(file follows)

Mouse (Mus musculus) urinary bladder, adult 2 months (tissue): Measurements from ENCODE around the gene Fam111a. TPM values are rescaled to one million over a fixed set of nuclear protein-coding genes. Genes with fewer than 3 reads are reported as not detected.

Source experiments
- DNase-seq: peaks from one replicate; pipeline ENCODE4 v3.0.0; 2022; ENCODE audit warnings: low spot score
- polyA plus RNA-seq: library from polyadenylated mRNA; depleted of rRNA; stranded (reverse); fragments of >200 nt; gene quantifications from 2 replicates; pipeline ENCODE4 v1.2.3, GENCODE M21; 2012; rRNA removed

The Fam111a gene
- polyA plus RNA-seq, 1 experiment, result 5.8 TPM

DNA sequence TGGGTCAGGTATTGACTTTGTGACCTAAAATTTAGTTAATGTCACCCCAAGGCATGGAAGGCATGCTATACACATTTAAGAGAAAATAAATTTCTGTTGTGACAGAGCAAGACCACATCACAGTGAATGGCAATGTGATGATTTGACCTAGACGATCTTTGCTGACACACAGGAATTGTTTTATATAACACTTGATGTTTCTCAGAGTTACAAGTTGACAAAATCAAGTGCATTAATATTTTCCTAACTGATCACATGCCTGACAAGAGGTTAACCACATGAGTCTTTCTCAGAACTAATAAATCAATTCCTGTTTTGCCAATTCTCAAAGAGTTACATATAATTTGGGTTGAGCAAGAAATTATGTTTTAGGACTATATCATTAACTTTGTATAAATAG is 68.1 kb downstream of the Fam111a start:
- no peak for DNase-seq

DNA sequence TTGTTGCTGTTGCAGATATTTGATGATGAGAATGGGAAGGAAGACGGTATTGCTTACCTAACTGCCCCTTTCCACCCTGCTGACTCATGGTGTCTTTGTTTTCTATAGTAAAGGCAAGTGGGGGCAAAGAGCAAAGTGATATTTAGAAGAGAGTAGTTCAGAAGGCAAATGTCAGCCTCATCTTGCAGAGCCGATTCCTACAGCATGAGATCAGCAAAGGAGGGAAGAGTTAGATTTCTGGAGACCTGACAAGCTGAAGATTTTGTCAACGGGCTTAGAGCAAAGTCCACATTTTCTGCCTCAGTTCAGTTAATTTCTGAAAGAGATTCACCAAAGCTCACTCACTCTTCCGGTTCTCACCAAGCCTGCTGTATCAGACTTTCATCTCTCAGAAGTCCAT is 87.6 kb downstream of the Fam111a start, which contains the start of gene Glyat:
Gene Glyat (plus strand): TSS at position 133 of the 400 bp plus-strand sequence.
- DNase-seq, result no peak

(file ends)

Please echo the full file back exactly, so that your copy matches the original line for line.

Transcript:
Mouse (Mus musculus) urinary bladder, adult 2 months (tissue): Measurements from ENCODE around the gene Fam111a. TPM values are rescaled to one million over a fixed set of nuclear protein-coding genes. Genes with fewer than 3 reads are reported as not detected.

Source experiments
- DNase-seq: peaks from one replicate; pipeline ENCODE4 v3.0.0; 2022; ENCODE audit warnings: low spot score
- polyA plus RNA-seq: library from polyadenylated mRNA; depleted of rRNA; stranded (reverse); fragments of >200 nt; gene quantifications from 2 replicates; pipeline ENCODE4 v1.2.3, GENCODE M21; 2012; rRNA removed

The Fam111a gene
- polyA plus RNA-seq, 1 experiment, result 5.8 TPM

DNA sequence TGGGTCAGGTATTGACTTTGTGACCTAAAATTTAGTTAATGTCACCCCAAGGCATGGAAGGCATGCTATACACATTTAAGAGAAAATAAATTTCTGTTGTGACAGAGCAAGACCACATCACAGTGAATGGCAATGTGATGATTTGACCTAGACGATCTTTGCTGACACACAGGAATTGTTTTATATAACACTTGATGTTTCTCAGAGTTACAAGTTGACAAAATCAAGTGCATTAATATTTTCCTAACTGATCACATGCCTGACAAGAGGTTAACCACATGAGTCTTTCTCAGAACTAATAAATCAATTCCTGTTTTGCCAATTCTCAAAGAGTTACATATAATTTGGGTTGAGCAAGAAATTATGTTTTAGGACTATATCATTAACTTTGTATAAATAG is 68.1 kb downstream of the Fam111a start:
- no peak for DNase-seq

DNA sequence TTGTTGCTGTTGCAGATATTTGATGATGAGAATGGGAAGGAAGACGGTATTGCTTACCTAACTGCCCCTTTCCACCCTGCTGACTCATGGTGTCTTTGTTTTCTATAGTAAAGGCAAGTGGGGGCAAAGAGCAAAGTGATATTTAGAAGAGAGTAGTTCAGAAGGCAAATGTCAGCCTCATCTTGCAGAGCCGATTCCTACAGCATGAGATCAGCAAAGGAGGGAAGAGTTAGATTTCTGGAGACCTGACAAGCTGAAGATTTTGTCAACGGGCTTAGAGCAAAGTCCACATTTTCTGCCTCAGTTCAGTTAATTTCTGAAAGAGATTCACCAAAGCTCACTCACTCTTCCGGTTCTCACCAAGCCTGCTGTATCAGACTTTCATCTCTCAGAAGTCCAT is 87.6 kb downstream of the Fam111a start, which contains the start of gene Glyat:
Gene Glyat (plus strand): TSS at position 133 of the 400 bp plus-strand sequence.
- DNase-seq, result no peak